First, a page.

United States v. Mayweather, No. 19-2909 (8th Cir. 2021)

Annotate this Case
Justia Opinion Summary

The Eighth Circuit affirmed the district court's denial of defendant's motion to suppress and motion for a Franks hearing after he was convicted of one count of possession with intent to distribute cocaine base and cocaine. In regard to the motion to suppress, the court concluded that, even if the warrant affidavit lacked probable cause, the good faith exception applies in this case because the issuing judge could have logically inferred that defendant stored contraband at his residence. Therefore, the officer's reliance on the search warrant was objectively reasonable. In regard to the motion for a Franks hearing, the court also concluded that defendant has not made a substantial preliminary showing that the statements at issue were false and defendant waived his GPS-related argument.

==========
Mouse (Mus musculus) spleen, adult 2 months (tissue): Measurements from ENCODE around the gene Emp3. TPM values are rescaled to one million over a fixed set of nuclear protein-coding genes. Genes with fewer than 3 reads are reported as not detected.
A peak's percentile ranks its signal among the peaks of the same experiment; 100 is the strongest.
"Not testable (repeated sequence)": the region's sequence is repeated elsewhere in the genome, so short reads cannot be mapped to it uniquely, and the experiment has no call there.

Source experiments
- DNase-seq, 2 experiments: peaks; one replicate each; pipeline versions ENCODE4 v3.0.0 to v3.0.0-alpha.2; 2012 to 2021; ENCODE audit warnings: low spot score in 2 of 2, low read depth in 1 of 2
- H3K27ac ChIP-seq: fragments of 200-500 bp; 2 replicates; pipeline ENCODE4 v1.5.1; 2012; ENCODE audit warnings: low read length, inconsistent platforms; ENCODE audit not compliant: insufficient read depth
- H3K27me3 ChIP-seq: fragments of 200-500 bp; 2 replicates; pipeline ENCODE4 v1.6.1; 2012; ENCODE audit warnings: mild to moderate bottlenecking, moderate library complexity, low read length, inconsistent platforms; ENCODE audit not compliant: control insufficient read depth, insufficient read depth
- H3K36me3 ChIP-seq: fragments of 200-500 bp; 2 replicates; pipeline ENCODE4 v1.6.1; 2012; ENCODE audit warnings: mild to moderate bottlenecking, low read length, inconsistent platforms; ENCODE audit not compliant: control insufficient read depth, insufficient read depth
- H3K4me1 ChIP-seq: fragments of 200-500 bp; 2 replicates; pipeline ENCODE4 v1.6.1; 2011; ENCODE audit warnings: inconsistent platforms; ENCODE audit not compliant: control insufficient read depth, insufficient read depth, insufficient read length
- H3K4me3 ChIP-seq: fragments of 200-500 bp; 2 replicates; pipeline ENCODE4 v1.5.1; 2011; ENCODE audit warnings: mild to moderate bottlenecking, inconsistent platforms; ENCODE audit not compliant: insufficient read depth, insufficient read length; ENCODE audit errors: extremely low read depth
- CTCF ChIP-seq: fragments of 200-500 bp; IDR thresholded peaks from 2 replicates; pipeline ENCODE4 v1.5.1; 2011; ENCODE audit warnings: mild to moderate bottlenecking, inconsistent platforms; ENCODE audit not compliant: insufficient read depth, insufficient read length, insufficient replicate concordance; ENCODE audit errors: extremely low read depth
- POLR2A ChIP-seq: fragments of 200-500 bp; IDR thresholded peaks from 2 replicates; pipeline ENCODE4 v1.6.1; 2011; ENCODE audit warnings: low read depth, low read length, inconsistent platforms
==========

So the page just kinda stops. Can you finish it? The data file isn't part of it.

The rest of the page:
Court Description: [Smith, Author, with Loken and Gruender, Circuit Judges] Criminal case - Criminal law. The evidence seized at defendant's residence was admissible under the Leon good-faith exception as the issuing judge could have logically inferred that defendant stored contraband at his home, and the executing officer's reliance on the search warrant was objectively reasonable; the district court did not err in denying defendant's post-verdict motion for a Franks hearing as defendant did not show the contested statements in the search warrant application were false; the court did not err in finding a separate Franks argument concerning the omission of information about GPS activities was waived because it was not raised in a timely manner.
Download PDF